In addition to these inconsistent findings, methodological issues impede generalizing from these studies. For example, child weight class was based on parent report in the former study,15 rather than on measured weight and height. In the latter study,16 HRQOL was measured with ad-hoc rather than standard scales, making comparisons to other groups of children difficult.14 This study also included a very broad age range of adolescents (12–20 years of age) without considering possible developmental differences. This limitation also raises the question whether HRQOL is affected by obesity already prior to reaching adolescence.
Therefore, it remains quite unclear whether HRQOL is lower in all categories of non-normal weight status among United States children or whether negative effects are primarily seen in extremely obese children and/or those in treatment for obesity rather than in obese or overweight children.13 Moreover, little research has addressed the HRQOL of children with very low BMI (for example, <5th percentile), who may be considered underweight. Two United States population studies reported that the HRQOL of underweight youth generally was no different from those with normal weight,15, 16 but the same methodological limitations as noted above constrain drawing firm conclusions.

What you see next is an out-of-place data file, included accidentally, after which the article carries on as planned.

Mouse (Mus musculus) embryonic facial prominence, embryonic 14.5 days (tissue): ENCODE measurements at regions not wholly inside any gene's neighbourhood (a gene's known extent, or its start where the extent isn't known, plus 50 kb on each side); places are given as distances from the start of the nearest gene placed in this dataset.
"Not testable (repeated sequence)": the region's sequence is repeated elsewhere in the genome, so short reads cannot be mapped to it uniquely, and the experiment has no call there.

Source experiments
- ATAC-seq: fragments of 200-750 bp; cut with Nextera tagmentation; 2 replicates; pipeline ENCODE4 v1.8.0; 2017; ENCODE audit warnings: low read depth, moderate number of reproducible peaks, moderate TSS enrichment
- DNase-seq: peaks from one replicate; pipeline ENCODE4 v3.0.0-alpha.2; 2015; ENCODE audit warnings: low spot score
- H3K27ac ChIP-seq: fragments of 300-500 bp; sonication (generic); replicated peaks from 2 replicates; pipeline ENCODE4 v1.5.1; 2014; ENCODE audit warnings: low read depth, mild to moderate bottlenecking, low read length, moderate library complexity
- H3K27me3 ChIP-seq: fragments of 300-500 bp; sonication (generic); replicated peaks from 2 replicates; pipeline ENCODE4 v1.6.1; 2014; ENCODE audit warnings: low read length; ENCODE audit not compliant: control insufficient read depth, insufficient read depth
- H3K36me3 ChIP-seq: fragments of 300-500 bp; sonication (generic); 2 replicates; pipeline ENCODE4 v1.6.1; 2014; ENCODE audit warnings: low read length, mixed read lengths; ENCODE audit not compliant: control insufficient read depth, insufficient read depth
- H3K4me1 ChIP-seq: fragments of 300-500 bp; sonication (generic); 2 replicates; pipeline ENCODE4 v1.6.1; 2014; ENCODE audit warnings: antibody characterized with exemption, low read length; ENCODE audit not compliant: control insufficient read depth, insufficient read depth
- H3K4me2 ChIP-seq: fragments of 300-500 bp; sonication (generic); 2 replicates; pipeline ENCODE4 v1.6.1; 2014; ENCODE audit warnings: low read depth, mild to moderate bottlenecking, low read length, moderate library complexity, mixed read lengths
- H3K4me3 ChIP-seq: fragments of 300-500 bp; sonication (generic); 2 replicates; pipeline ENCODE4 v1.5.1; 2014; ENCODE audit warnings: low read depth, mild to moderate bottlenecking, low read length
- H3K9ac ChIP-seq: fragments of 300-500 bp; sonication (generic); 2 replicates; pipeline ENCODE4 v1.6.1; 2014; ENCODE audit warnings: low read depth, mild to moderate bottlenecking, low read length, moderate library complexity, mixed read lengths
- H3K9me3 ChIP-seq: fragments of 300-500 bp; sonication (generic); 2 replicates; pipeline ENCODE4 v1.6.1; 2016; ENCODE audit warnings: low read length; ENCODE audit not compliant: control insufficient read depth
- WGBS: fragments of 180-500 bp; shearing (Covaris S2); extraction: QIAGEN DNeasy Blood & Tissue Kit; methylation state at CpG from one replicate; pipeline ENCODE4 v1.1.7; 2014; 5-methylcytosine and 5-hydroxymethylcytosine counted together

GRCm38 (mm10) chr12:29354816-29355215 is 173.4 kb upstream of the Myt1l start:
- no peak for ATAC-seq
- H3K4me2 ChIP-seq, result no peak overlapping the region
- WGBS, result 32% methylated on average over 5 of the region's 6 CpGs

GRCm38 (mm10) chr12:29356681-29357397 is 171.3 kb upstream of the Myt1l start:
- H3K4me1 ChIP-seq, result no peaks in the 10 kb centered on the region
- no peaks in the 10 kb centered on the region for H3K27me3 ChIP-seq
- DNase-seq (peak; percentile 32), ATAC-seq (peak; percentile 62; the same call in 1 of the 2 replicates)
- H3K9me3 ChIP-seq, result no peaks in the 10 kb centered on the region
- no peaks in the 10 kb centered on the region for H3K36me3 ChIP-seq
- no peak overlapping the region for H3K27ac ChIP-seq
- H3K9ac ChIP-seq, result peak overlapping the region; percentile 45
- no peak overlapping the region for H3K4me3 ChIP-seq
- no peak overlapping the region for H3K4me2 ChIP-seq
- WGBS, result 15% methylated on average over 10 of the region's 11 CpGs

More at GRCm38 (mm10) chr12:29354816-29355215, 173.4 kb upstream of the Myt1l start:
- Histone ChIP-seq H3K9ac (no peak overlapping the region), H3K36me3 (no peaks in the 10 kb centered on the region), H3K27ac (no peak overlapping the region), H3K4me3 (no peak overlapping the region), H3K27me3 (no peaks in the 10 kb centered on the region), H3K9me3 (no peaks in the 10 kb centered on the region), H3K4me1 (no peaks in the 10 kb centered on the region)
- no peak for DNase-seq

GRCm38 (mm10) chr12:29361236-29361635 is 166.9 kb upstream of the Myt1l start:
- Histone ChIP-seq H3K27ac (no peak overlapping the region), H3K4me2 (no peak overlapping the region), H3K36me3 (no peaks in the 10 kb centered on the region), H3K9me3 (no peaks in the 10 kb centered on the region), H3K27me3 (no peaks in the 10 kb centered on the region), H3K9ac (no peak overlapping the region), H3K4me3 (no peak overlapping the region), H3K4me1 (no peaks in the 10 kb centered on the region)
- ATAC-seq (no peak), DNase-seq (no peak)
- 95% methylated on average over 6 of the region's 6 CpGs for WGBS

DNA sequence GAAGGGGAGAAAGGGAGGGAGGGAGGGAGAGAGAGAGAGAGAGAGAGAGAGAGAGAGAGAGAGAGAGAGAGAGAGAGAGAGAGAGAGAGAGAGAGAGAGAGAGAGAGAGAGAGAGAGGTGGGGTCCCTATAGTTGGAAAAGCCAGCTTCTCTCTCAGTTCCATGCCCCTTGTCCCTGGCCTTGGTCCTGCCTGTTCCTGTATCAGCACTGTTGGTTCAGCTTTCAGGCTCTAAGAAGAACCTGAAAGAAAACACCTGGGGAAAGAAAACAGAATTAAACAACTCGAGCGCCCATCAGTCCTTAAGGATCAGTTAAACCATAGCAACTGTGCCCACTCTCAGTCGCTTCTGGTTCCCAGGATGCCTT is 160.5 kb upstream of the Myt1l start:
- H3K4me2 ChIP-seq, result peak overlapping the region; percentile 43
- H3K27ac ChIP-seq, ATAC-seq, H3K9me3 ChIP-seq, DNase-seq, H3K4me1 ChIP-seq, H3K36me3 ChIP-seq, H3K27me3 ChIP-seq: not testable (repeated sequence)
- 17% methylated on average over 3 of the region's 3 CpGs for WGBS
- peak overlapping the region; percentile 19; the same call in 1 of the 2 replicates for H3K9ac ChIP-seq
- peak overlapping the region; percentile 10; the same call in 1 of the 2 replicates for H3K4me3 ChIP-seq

The distribution of weight differs among racial/ethnic groups, such that among 6–11-year-olds, 23% of Latino and 22% black children are obese, compared with 18% of white children2, 4 in the United States. This disparity is even more marked in the extremely obese category.1 However, we are aware of only one population study that examined the relationship between the full range of weight classification and HRQOL in a mixed racial/ethnic sample.16 This study reported an interaction between black vs white race/ethnicity and weight class for only one HRQOL domain, functional limitations. However, this study, as noted previously, included a broad age range of adolescents, measured HRQOL with ad hoc rather than standard instruments and excluded Latinos from this analysis.
Consequently, further research is needed to examine racial/ethnic disparities in the association between weight status and HRQOL. Moreover, because children in lower socioeconomic (SES) families have a higher prevalence of obesity17 and experience disparities across a range of outcomes,18, 19 this association must be examined with appropriate adjustment for SES. Given that obesity has a high prevalence already prior to adolescence,2 it is important to examine whether any deleterious effects on HRQOL may be present at younger ages.